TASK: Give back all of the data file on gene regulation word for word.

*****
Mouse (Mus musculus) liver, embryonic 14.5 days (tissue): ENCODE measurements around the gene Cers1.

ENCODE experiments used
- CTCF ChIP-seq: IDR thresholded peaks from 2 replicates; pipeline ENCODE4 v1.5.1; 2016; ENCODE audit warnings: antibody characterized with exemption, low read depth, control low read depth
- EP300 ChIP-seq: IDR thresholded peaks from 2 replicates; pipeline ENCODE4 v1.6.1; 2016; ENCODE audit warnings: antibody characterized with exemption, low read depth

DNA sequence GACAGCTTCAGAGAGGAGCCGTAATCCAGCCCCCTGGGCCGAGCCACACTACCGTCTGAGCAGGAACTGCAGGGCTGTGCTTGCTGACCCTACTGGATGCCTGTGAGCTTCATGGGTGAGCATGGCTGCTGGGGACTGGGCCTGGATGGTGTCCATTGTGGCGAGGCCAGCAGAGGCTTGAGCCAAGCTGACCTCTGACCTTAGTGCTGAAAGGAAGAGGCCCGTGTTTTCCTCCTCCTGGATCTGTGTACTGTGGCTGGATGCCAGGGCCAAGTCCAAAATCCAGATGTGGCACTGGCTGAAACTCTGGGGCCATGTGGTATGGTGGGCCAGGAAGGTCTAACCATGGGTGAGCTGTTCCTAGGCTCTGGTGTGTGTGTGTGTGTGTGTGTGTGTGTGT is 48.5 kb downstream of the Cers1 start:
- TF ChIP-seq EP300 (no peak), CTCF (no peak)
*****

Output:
Mouse (Mus musculus) liver, embryonic 14.5 days (tissue): ENCODE measurements around the gene Cers1.

ENCODE experiments used
- CTCF ChIP-seq: IDR thresholded peaks from 2 replicates; pipeline ENCODE4 v1.5.1; 2016; ENCODE audit warnings: antibody characterized with exemption, low read depth, control low read depth
- EP300 ChIP-seq: IDR thresholded peaks from 2 replicates; pipeline ENCODE4 v1.6.1; 2016; ENCODE audit warnings: antibody characterized with exemption, low read depth

DNA sequence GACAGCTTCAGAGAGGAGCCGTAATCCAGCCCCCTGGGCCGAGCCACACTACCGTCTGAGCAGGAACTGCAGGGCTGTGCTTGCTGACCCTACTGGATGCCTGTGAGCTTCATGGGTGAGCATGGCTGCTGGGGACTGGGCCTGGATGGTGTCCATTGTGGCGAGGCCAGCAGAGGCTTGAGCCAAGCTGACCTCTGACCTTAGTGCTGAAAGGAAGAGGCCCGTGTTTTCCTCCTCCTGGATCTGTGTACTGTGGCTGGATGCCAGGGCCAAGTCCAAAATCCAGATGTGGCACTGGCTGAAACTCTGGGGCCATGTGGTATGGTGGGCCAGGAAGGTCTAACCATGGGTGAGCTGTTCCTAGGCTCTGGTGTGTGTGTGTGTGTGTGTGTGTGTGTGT is 48.5 kb downstream of the Cers1 start:
- TF ChIP-seq EP300 (no peak), CTCF (no peak)